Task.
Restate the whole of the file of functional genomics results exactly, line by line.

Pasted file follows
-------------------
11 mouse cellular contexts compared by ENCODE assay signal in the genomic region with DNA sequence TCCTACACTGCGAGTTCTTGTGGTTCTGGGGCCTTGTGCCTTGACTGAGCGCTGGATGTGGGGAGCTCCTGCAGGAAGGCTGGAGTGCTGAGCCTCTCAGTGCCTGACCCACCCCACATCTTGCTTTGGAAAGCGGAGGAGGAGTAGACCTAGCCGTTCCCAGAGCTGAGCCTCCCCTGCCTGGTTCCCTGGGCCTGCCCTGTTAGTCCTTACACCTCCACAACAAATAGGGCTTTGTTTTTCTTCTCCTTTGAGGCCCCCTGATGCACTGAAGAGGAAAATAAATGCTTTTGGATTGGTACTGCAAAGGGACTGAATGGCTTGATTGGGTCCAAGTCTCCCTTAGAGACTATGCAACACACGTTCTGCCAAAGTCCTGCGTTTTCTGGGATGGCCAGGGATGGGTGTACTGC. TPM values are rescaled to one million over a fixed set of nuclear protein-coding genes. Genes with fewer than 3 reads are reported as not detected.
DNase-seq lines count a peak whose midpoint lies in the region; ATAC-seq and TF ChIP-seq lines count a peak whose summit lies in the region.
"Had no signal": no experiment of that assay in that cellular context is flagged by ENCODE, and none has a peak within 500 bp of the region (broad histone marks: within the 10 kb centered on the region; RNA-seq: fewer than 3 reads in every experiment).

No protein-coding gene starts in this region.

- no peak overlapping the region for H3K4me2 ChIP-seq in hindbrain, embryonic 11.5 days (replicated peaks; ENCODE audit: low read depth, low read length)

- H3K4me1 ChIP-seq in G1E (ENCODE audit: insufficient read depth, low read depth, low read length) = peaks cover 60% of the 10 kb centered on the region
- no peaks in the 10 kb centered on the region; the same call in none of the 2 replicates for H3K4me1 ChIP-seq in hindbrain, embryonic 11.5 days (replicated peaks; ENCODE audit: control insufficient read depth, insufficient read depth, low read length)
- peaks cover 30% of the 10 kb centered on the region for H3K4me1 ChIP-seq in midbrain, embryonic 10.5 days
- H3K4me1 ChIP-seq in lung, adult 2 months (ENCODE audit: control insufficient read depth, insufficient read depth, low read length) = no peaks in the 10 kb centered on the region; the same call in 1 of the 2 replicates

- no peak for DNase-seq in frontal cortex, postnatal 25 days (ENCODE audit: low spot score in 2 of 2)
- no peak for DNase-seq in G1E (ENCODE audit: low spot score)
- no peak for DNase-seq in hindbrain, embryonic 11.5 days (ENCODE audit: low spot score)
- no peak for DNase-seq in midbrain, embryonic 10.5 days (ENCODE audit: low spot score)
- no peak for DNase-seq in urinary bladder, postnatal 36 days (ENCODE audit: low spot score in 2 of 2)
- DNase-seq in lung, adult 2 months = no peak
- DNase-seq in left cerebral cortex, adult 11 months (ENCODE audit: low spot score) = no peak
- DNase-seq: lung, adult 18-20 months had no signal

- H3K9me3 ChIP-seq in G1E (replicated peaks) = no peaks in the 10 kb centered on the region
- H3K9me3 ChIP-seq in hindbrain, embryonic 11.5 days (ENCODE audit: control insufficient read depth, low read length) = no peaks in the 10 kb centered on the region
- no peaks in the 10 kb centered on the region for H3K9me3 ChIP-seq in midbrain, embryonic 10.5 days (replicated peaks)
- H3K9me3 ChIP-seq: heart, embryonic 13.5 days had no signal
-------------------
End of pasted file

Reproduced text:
11 mouse cellular contexts compared by ENCODE assay signal in the genomic region with DNA sequence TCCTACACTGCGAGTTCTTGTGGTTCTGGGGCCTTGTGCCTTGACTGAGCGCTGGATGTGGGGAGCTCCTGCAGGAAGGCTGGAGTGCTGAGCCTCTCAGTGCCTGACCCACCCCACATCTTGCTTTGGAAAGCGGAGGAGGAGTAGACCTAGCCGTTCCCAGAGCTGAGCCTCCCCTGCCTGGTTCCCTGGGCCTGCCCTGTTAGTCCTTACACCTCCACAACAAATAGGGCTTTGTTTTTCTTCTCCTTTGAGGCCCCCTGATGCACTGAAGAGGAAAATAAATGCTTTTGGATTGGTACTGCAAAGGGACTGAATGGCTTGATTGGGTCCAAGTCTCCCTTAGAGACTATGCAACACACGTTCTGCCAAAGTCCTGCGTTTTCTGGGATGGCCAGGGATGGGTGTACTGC. TPM values are rescaled to one million over a fixed set of nuclear protein-coding genes. Genes with fewer than 3 reads are reported as not detected.
DNase-seq lines count a peak whose midpoint lies in the region; ATAC-seq and TF ChIP-seq lines count a peak whose summit lies in the region.
"Had no signal": no experiment of that assay in that cellular context is flagged by ENCODE, and none has a peak within 500 bp of the region (broad histone marks: within the 10 kb centered on the region; RNA-seq: fewer than 3 reads in every experiment).

No protein-coding gene starts in this region.

- no peak overlapping the region for H3K4me2 ChIP-seq in hindbrain, embryonic 11.5 days (replicated peaks; ENCODE audit: low read depth, low read length)

- H3K4me1 ChIP-seq in G1E (ENCODE audit: insufficient read depth, low read depth, low read length) = peaks cover 60% of the 10 kb centered on the region
- no peaks in the 10 kb centered on the region; the same call in none of the 2 replicates for H3K4me1 ChIP-seq in hindbrain, embryonic 11.5 days (replicated peaks; ENCODE audit: control insufficient read depth, insufficient read depth, low read length)
- peaks cover 30% of the 10 kb centered on the region for H3K4me1 ChIP-seq in midbrain, embryonic 10.5 days
- H3K4me1 ChIP-seq in lung, adult 2 months (ENCODE audit: control insufficient read depth, insufficient read depth, low read length) = no peaks in the 10 kb centered on the region; the same call in 1 of the 2 replicates

- no peak for DNase-seq in frontal cortex, postnatal 25 days (ENCODE audit: low spot score in 2 of 2)
- no peak for DNase-seq in G1E (ENCODE audit: low spot score)
- no peak for DNase-seq in hindbrain, embryonic 11.5 days (ENCODE audit: low spot score)
- no peak for DNase-seq in midbrain, embryonic 10.5 days (ENCODE audit: low spot score)
- no peak for DNase-seq in urinary bladder, postnatal 36 days (ENCODE audit: low spot score in 2 of 2)
- DNase-seq in lung, adult 2 months = no peak
- DNase-seq in left cerebral cortex, adult 11 months (ENCODE audit: low spot score) = no peak
- DNase-seq: lung, adult 18-20 months had no signal

- H3K9me3 ChIP-seq in G1E (replicated peaks) = no peaks in the 10 kb centered on the region
- H3K9me3 ChIP-seq in hindbrain, embryonic 11.5 days (ENCODE audit: control insufficient read depth, low read length) = no peaks in the 10 kb centered on the region
- no peaks in the 10 kb centered on the region for H3K9me3 ChIP-seq in midbrain, embryonic 10.5 days (replicated peaks)
- H3K9me3 ChIP-seq: heart, embryonic 13.5 days had no signal